There are plenty of misconceptions surrounding the power of the moon floating around out there (no pun intended).
As the fifth largest moon in our solar system and measuring in at 3,475 km, which is the distance from Perth to Sydney, the moon does have an impact on our world, but perhaps not in the way you’ve been told.
Many have hypothesised how the moon came into existence approximately 4.5 billion years ago. Some believe a celestial being crashed into the earth causing rock and other earthly compounds to fly into outer space creating the giant rock we now know as the moon.
Others believe that the earth and the moon were created at the same time, while some believe the earth’s gravity caught the moon as it was flying past, but scientists are yet to confirm which theory holds the most merit.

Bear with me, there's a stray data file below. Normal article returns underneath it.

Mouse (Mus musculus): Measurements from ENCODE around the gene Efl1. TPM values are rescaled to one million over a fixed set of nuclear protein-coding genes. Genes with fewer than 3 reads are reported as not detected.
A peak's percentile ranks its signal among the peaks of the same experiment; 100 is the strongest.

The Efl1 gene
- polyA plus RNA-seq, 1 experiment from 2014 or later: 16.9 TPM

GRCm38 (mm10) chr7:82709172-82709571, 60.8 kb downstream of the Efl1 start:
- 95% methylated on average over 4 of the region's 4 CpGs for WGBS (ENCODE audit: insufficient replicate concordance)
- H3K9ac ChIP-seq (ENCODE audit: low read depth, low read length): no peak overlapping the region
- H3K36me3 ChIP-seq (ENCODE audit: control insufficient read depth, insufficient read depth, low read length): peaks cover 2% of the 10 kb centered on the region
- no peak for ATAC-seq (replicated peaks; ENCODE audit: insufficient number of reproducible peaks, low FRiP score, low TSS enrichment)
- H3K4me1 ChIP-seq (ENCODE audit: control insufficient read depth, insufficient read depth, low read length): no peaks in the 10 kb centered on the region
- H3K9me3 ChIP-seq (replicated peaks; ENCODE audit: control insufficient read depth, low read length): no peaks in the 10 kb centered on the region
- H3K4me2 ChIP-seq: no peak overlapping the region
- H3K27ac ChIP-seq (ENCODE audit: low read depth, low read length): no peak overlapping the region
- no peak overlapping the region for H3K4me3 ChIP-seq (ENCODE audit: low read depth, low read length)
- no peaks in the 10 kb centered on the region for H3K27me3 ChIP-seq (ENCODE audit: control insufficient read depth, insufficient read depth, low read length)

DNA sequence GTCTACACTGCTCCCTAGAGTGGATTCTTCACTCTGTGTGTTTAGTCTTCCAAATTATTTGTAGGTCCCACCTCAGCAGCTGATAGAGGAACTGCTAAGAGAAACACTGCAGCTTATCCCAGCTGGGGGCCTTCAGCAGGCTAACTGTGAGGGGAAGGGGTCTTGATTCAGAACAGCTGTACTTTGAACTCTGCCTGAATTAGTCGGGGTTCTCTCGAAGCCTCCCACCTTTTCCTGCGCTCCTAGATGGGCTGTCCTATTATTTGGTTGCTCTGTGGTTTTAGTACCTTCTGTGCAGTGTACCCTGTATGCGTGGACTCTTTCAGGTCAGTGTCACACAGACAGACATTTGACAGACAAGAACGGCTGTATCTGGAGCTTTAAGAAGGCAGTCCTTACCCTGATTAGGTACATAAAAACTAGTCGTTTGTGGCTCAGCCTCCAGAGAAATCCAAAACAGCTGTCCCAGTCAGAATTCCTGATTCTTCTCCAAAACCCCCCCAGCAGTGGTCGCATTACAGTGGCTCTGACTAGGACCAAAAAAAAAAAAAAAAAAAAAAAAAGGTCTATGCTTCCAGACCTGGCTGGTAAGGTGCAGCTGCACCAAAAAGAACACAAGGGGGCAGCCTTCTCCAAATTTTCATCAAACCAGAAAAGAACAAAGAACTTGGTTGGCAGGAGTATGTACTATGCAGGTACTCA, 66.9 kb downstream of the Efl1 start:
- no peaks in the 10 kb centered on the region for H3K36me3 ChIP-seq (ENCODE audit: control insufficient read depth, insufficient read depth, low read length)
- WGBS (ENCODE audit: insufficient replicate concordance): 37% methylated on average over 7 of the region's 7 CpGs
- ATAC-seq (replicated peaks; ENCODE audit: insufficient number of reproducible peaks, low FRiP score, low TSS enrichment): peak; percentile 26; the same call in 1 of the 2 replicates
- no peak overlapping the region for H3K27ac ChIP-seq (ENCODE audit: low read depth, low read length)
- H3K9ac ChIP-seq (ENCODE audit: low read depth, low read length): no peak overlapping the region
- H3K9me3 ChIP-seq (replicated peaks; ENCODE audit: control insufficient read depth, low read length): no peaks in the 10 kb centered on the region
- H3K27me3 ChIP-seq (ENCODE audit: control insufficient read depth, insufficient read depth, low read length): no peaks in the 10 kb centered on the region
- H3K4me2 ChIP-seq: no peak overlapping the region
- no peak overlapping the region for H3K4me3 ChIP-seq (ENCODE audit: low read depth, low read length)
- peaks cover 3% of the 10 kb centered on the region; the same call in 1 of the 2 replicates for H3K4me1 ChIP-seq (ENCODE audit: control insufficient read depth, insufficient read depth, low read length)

What we do know is what the moon is made of. Scientists believe the moon consists of a solid iron inner core, a molten outer core much like the earth. The moon’s crust is said to be made up of four parts oxygen, two parts each of silicon and magnesium, one part iron and several other elements, while the moon’s soil is made of regolith.
While there are many interesting facts scientists now know about the moon thanks to technological advancements, many of us still have questions we need answered.
Cosmos journalist Matthew Agius answers some of our burning questions including whether the moon cycle influences the human body and mind, whether the moon has the power to affect the tides of our ocean and many other interesting questions.
Tune into the full episode of Huh? Science Explained with Cosmos journalist Matthew Agius below…